New study examines real impact of “Buy America” and public procurement initiatives
WASHINGTON, D.C., Dec. 9, 2015 – The Political Economy Research Institute (PERI) and Jobs to Move America, a national coalition uniting more than 50 community, faith, labor, and civil rights organizations, released a new report about opportunities for American job creation through transportation procurement policies, called “Strengthening U.S. Manufacturing Through Public Procurement Policies.”
The report comes after Congress approved the first long-term transportation bill in 10 years, Fixing America’s Surface Transportation (FAST) Act, on Friday, December 4. The FAST Act included the Buy America provision, which sets domestic content standards for the transportation purchases by Department of Transportation grantees to ensure that American tax dollars support U.S. manufacturing jobs.
The report was unveiled at a briefing on Capitol Hill Tuesday, December 8, at the Rayburn House Office Building’s Transportation and Infrastructure Committee Hearing Room. Reps. Dave Joyce (OH-14) and Dan Lipinski (IL-3), co-chairs of the Congressional Buy American Caucus, provided introductory remarks.
Robert Pollin, Distinguished Professor of Economics, Co-Director, Political Economy Research Institute (PERI), and co-author of the study, discussed key findings including how significant reforms of the “Buy America” program of the Department of Transportation can strengthen domestic railcar manufacturers and workers in this sector.
“Promoting manufacturing is a way to build jobs; we have lost five million manufacturing jobs in recent years,” said Pollin. “Strengthening monitoring and enforcement of Buy America provisions is crucial to ensure the creation of more manufacturing jobs.”
“Buying American is one of the fastest and most effective ways to create jobs and give the overall economy a boost. This legislation will help ensure that we are supporting American workers, especially the hard-working middle class,” said Rep. Lipinski (see statement).
To connect policy implications to personal impact for American workers, 11 workers from six states shared testimonies of their experiences working in transportation manufacturing. These included:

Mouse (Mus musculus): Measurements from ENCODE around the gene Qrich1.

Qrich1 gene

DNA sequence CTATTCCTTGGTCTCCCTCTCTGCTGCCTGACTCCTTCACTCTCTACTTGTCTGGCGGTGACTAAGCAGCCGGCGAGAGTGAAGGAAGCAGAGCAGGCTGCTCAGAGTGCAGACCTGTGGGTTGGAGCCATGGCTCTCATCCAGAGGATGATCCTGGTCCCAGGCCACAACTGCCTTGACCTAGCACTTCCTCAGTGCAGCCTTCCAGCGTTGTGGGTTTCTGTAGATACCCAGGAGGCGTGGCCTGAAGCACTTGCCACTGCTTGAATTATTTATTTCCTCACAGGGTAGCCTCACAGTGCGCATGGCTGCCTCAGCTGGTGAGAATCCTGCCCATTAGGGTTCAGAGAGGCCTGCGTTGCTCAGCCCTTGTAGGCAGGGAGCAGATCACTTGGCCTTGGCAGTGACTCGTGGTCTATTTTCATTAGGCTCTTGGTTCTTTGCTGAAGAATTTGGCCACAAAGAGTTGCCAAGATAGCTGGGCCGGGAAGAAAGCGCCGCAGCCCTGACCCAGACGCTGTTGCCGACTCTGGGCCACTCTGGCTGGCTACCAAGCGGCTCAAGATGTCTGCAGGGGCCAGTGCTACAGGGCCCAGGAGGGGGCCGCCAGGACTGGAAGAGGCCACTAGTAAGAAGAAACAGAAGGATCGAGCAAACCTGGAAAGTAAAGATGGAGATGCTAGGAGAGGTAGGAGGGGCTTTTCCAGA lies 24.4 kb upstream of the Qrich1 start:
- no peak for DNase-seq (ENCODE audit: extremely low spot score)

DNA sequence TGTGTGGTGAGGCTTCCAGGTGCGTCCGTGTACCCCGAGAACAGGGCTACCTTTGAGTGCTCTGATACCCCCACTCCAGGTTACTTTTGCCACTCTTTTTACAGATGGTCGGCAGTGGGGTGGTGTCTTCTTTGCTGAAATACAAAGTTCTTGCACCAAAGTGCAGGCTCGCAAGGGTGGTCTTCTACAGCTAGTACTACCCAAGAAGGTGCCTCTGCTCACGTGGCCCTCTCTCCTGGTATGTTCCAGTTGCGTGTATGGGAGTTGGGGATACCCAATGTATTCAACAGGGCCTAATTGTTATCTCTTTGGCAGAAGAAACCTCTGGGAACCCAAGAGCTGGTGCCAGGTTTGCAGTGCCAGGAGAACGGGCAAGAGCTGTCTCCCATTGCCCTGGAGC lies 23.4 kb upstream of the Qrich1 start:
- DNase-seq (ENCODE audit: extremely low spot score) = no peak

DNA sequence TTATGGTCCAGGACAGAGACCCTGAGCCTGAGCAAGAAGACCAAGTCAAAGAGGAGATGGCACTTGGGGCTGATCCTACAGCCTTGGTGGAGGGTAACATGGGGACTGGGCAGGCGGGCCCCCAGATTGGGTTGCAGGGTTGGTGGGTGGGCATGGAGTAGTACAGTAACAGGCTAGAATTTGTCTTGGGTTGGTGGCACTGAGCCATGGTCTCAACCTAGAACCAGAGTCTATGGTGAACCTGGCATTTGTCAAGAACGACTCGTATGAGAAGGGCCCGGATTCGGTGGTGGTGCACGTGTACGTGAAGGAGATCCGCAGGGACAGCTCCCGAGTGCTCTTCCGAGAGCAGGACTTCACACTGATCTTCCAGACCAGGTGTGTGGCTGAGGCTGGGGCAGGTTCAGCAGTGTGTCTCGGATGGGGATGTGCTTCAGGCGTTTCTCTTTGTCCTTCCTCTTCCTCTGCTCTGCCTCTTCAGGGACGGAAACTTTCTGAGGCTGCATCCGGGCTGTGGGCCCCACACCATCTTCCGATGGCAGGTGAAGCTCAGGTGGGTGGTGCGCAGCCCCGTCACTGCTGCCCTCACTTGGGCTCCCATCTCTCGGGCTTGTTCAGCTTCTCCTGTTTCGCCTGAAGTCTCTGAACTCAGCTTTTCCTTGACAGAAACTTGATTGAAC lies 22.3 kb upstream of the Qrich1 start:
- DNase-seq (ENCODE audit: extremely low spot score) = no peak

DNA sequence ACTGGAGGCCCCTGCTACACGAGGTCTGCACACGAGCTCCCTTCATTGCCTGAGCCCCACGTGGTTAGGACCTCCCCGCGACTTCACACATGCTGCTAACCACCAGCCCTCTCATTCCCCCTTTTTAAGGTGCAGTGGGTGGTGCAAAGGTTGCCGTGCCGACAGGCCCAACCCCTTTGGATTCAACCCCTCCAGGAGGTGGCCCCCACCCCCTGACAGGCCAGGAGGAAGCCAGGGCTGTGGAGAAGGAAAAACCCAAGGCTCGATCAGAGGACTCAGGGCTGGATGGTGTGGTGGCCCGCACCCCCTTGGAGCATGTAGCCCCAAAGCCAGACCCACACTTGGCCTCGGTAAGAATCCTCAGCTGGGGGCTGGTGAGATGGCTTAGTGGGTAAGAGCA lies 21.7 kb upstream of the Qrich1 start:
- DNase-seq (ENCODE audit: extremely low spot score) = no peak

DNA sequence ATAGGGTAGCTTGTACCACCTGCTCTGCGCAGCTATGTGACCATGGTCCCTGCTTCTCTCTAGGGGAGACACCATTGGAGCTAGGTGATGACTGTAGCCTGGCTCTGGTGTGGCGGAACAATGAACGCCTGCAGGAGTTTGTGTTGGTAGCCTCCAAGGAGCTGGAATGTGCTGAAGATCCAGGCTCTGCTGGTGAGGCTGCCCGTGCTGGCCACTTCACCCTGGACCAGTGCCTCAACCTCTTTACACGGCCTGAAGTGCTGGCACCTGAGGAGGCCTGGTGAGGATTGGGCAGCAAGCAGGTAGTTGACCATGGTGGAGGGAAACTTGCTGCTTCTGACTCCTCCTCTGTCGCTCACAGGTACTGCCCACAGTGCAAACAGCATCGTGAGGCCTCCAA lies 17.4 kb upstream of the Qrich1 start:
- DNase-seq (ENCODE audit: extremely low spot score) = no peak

Renee Brand, a Decal Technician at the New Flyer bus factory in St. Cloud, Minnesota.
Eric Braun, a Welder at the New Flyer bus factory in Anniston, Alabama.
Donna Comp-Penwarden, a Quality Assurance Inspector with Nippon Sharyo railcar manufacturing facility in Rochelle, Illinois.
Stacey Corcoran, an Electrician at the Nippon Sharyo railcar manufacturing facility in Rochelle, Illinois.
Gabriel Harrell, an Assembler at the New Flyer bus factory in Anniston, Alabama.
Anne Latham, a Manufacturing Specialist at Alstom Transportation Inc. in Hornell, New York.
Songsinh Matmanivong, a Cold Welder at the New Flyer bus factory in St. Cloud, Minnesota.
Jennifer Narrod, a Specialist at Alstom Signaling Inc. in Rochester, New York.
Elizabeth Perry, an Electrical Workleader at Alstom Transportation Inc. in Hornell, New York.
Debra Pitts, a Driver at the New Flyer bus factory in Ontario, California.
Nicholas South, a Quality Inspector at the Siemens factory in Norwood, Ohio.
About The Political Economy Research Institute
Established in 1998, The Political Economy Research Institute (PERI) is an independent unit of the University of Massachusetts, Amherst, with close ties to the Department of Economics. PERI promotes human and ecological well-being through our original research. Our approach is to translate what we learn into workable policy proposals that are capable of improving life on our planet today and in the future. In the words of the late Professor Robert Heilbroner, we at PERI “strive to make a workable science out of morality.”
About Jobs to Move America
Jobs to Move America is a national coalition uniting more than 50 community, faith, labor, and civil rights organizations to maximize the value of U.S. tax dollars spent on public transit investments. Jobs to Move America is bringing a delegation of 11 transit workers from six states to Washington, D.C. to share their stories of how good jobs in transportation manufacturing are impacting their lives, their families, and their communities.